The State's evidence was that Wilson was employed by the Town of Fort Oglethorpe to collect cash bonds and fines; that from the individuals named in Counts 1 through 9 Wilson collected cash bonds or fines, totaling less than $5,000, and appropriated same to his own use; and, that the total loss to Fort Oglethorpe was over $56,000. Wilson's statement to the police confirmed that he received and appropriated the cash but believed it was about $10,000 or $12,000.

1. The first enumeration is that the court erred in not granting Wilson's motion for directed verdict on the grounds that there was no evidence showing Wilson had the legal authority to receive the funds he allegedly converted and therefore was in "lawful possession" as alleged in the indictment; there was no evidence to show that the funds converted belonged to the Town of Fort Oglethorpe; and therefore there was a fatal variance between the allegata and probata.

The question for this court in reviewing the denial of a motion for directed verdict under OCGA § 17-9-1 is whether the evidence was sufficient under Jackson v. Virginia, 443 U.S. 307, 310 (99 SC 2781, 61 L.Ed.2d 560) (1979); Humphrey v. State, 252 Ga. 525, 527 ( 314 S.E.2d 436) (1984).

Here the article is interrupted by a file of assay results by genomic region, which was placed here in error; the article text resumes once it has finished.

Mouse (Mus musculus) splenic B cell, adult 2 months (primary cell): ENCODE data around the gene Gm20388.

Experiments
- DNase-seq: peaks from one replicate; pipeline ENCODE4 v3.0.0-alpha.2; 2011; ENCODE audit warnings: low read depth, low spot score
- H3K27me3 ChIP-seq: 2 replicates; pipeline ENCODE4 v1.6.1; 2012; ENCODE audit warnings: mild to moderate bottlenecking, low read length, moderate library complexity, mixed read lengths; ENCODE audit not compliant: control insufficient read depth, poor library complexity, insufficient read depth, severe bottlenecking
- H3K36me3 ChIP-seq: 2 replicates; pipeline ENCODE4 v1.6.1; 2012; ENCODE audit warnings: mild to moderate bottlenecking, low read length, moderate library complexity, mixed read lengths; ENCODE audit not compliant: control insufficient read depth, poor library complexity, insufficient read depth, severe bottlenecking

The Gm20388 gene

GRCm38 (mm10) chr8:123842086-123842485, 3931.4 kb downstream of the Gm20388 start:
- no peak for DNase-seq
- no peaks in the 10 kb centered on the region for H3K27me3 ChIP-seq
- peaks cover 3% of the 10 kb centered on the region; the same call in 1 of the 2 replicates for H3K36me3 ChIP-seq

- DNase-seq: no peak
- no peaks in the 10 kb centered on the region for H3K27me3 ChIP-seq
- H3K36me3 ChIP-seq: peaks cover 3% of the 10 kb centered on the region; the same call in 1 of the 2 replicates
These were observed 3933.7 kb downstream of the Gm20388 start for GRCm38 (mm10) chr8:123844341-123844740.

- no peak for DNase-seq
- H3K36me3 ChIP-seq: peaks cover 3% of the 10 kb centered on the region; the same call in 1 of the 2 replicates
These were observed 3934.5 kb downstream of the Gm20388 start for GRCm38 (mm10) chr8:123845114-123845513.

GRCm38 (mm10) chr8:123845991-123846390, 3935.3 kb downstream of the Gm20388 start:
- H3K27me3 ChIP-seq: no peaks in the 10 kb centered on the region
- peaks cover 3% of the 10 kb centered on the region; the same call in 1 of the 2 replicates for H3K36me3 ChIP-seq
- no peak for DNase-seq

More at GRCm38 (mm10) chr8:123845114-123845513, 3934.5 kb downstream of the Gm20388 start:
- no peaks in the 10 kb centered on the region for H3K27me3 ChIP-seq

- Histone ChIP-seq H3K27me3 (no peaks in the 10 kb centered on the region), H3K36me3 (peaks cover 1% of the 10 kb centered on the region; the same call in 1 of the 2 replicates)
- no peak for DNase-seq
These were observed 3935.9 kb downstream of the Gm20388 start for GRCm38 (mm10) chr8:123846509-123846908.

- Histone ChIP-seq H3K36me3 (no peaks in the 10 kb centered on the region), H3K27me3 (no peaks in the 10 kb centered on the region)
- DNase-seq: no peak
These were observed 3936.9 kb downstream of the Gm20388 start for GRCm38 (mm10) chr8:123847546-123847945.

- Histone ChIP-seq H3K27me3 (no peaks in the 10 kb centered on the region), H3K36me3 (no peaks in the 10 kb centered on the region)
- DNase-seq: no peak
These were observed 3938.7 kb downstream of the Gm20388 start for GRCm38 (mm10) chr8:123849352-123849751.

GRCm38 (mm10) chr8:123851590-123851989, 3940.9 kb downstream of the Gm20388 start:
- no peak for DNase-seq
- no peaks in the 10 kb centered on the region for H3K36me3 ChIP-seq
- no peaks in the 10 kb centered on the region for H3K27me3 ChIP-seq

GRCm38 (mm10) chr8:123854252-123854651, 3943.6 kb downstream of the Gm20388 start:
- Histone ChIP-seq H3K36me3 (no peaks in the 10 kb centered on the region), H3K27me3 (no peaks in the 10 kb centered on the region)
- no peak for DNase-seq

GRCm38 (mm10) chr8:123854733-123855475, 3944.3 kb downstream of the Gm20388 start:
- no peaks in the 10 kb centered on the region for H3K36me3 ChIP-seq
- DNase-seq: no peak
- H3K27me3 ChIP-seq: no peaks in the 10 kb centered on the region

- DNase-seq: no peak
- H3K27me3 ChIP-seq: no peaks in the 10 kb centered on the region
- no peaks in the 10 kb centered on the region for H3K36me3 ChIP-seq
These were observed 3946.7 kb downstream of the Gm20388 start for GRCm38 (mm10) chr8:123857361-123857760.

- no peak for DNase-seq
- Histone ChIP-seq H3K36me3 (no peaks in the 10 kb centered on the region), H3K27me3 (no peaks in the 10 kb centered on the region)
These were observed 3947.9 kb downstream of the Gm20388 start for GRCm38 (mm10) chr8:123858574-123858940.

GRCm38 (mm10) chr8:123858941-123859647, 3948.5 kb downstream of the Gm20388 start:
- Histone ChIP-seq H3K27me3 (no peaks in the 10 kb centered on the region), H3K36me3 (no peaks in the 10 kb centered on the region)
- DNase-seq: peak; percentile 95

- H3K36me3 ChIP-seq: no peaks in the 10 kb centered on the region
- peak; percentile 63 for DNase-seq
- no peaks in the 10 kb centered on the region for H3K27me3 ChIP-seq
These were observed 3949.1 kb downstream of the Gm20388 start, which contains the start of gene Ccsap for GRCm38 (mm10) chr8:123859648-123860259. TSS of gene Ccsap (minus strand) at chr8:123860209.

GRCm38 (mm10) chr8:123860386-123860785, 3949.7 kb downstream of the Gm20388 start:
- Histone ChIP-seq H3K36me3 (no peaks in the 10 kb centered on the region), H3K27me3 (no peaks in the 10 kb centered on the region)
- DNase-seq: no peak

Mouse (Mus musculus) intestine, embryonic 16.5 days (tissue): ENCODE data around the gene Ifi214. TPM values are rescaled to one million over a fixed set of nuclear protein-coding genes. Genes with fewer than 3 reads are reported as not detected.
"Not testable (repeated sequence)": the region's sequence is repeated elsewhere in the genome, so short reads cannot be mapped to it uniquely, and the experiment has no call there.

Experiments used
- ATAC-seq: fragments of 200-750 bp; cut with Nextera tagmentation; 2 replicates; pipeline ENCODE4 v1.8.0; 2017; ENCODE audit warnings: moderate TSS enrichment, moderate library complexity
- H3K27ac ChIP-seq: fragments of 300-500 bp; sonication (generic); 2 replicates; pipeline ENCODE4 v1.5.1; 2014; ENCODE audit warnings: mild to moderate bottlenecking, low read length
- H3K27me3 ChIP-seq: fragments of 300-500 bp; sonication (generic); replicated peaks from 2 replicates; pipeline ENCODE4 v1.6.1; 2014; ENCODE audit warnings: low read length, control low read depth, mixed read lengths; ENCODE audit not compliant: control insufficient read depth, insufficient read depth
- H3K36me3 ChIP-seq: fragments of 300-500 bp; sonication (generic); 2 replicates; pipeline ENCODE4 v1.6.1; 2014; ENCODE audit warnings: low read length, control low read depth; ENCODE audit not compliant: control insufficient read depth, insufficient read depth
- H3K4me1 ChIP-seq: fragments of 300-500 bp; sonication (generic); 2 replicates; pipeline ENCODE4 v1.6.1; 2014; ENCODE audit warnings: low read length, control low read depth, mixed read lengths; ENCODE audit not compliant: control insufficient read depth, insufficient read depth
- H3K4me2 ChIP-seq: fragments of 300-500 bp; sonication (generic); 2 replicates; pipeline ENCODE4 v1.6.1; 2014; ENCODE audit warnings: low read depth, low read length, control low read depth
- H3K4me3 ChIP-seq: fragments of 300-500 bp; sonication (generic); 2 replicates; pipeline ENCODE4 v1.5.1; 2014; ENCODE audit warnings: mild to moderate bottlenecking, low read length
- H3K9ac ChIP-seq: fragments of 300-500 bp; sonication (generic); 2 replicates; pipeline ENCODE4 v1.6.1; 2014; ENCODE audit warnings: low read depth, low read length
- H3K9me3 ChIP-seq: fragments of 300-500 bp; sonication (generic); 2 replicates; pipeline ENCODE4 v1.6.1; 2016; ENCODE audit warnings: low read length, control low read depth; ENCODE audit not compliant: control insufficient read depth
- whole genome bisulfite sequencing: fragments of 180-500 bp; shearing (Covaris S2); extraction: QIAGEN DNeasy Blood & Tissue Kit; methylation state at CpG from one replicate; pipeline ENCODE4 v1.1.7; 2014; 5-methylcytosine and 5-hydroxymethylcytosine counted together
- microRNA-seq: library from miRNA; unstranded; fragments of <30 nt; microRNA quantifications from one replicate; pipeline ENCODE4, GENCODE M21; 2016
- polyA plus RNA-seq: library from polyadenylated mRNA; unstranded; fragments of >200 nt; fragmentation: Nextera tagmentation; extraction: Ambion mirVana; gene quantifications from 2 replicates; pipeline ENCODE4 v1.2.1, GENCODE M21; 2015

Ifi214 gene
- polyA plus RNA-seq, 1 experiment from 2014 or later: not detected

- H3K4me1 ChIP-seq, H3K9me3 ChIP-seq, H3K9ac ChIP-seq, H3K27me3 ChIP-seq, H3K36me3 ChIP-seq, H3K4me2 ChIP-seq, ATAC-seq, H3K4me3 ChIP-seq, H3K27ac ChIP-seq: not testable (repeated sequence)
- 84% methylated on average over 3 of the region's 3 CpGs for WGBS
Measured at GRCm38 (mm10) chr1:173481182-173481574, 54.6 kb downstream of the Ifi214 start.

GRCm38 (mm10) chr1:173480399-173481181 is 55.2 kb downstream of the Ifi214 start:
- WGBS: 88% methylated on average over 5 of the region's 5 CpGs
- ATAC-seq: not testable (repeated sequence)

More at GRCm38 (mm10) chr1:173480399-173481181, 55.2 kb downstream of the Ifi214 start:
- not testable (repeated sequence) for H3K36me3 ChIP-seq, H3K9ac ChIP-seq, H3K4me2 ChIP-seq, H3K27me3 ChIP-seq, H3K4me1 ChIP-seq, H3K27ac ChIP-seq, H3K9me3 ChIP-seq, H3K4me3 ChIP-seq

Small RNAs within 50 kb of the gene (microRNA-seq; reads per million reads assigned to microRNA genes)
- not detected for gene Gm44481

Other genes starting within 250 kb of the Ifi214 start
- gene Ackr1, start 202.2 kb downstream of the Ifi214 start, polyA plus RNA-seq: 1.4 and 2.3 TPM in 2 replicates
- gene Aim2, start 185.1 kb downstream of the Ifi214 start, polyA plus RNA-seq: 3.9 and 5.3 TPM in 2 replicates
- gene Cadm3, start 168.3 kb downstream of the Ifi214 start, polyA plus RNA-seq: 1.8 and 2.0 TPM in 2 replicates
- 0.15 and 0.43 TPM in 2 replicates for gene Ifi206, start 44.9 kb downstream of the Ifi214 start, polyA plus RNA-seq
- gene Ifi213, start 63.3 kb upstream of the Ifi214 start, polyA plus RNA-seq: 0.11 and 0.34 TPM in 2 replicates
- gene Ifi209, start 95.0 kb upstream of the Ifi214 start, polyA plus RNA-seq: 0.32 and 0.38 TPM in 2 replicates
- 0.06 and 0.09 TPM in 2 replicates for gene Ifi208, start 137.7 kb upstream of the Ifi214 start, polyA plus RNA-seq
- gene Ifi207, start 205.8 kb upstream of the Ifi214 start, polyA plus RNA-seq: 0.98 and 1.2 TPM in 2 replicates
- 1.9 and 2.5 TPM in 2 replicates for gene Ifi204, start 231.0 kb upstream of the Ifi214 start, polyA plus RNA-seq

In his motion for directed verdict, Wilson requested the court to take judicial notice of the local laws establishing the Town of Fort Oglethorpe.

The Town of Fort Oglethorpe was incorporated by Ga. L. 1949, p. 703 et seq. The act provided for the election of a mayor and aldermen. Sec. 5, p. 707. Further, in Sec. 20, p. 713, the office of "Clerk and Treasurer" was established. It stated that "the Mayor and Aldermen of said town annually at their first meeting in January . . . shall elect a Clerk and Treasurer, who may be one of the Aldermen . . . and whose terms . . . shall be for two years (2) and . . . [h]e shall collect all municipal taxes, . . . and collect all license fees and other moneys due the town. . . He shall be the custodian of the funds. . . ."